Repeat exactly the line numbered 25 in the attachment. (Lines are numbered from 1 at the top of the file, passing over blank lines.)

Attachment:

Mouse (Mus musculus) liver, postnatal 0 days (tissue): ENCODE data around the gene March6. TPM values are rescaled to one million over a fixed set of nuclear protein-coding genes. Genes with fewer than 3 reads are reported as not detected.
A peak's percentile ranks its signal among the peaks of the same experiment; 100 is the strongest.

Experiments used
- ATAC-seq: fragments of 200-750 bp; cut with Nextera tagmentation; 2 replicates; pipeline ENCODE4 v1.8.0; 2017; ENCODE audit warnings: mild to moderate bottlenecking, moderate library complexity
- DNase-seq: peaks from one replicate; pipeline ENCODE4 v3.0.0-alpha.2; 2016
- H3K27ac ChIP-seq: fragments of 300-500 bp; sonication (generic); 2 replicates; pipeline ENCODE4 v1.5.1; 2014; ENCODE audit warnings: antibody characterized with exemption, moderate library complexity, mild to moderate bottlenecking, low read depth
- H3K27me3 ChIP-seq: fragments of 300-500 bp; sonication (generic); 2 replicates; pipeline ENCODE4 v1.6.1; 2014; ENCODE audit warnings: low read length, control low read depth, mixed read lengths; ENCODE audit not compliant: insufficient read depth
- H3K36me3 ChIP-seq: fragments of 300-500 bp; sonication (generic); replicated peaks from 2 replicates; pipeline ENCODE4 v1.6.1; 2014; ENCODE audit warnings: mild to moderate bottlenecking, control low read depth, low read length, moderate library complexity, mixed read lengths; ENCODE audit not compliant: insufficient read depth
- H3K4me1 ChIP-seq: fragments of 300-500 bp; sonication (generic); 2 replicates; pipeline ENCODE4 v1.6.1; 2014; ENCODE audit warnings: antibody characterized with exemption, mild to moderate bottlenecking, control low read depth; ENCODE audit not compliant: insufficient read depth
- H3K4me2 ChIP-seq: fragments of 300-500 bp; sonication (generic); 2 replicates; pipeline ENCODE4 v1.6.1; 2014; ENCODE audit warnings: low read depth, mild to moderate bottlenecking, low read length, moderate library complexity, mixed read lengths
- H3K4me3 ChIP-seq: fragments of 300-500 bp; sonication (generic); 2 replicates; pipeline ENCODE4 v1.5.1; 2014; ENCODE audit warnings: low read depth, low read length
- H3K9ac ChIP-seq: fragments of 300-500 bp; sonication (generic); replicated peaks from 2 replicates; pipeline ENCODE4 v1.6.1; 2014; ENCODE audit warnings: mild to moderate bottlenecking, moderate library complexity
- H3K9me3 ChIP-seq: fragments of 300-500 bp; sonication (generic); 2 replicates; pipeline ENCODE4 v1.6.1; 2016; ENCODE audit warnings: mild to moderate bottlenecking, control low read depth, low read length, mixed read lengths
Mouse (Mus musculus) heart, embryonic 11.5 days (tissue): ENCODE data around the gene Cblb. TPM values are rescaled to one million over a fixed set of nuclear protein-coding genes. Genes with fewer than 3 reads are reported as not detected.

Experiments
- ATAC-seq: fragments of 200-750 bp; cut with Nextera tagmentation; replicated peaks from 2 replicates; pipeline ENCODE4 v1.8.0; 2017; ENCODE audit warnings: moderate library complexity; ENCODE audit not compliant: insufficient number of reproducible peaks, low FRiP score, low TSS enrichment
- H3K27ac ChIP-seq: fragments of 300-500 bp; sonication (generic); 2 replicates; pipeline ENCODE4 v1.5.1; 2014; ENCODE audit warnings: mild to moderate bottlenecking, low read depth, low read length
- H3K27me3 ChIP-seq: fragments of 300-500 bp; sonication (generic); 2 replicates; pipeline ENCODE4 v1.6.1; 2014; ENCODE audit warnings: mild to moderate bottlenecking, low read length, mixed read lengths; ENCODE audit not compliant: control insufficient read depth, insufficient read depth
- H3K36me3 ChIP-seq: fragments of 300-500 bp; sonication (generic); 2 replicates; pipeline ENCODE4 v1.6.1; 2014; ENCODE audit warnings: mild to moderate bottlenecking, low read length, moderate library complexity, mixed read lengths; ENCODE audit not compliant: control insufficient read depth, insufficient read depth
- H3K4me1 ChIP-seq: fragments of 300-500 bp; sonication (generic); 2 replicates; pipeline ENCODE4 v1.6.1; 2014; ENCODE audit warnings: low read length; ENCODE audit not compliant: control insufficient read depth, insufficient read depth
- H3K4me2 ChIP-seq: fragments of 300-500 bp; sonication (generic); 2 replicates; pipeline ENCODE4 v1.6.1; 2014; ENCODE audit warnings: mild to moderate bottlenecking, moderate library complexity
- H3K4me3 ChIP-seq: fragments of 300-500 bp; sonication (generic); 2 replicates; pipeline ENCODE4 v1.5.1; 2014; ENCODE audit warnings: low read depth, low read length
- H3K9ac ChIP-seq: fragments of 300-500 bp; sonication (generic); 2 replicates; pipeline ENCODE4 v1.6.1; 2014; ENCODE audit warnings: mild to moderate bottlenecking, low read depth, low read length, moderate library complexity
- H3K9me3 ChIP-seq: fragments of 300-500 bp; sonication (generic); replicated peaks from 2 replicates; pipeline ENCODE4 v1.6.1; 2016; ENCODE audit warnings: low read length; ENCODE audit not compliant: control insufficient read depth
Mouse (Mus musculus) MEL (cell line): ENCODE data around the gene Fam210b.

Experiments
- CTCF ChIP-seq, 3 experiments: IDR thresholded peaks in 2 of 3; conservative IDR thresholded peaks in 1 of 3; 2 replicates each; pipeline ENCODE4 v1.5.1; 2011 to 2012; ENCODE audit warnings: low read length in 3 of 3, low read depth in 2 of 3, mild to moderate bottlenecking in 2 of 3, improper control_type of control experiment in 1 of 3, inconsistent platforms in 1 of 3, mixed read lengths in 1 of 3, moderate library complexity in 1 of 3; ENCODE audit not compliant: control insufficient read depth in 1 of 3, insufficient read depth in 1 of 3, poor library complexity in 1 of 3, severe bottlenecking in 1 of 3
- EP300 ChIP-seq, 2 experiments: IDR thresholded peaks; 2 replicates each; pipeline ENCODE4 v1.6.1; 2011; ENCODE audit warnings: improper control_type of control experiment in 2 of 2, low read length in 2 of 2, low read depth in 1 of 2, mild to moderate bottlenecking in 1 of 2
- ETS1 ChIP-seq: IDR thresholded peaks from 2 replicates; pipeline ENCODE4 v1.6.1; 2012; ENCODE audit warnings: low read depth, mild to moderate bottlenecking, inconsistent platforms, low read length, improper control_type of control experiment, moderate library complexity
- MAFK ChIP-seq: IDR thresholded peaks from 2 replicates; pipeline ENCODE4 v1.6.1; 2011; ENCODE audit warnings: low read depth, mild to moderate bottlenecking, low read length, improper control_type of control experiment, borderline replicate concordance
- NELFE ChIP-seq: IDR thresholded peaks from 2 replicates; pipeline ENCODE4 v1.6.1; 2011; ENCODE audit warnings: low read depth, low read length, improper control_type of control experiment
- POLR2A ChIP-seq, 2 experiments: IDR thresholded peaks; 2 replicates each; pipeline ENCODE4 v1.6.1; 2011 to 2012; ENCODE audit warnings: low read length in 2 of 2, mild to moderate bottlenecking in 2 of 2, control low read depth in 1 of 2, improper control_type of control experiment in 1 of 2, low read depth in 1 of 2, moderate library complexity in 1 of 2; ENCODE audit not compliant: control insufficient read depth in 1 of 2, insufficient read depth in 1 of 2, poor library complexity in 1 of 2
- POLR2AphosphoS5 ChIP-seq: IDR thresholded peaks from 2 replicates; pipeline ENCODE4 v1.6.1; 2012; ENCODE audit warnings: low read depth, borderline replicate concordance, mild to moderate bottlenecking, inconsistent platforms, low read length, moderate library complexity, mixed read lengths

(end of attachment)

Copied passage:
Mouse (Mus musculus) MEL (cell line): ENCODE data around the gene Fam210b.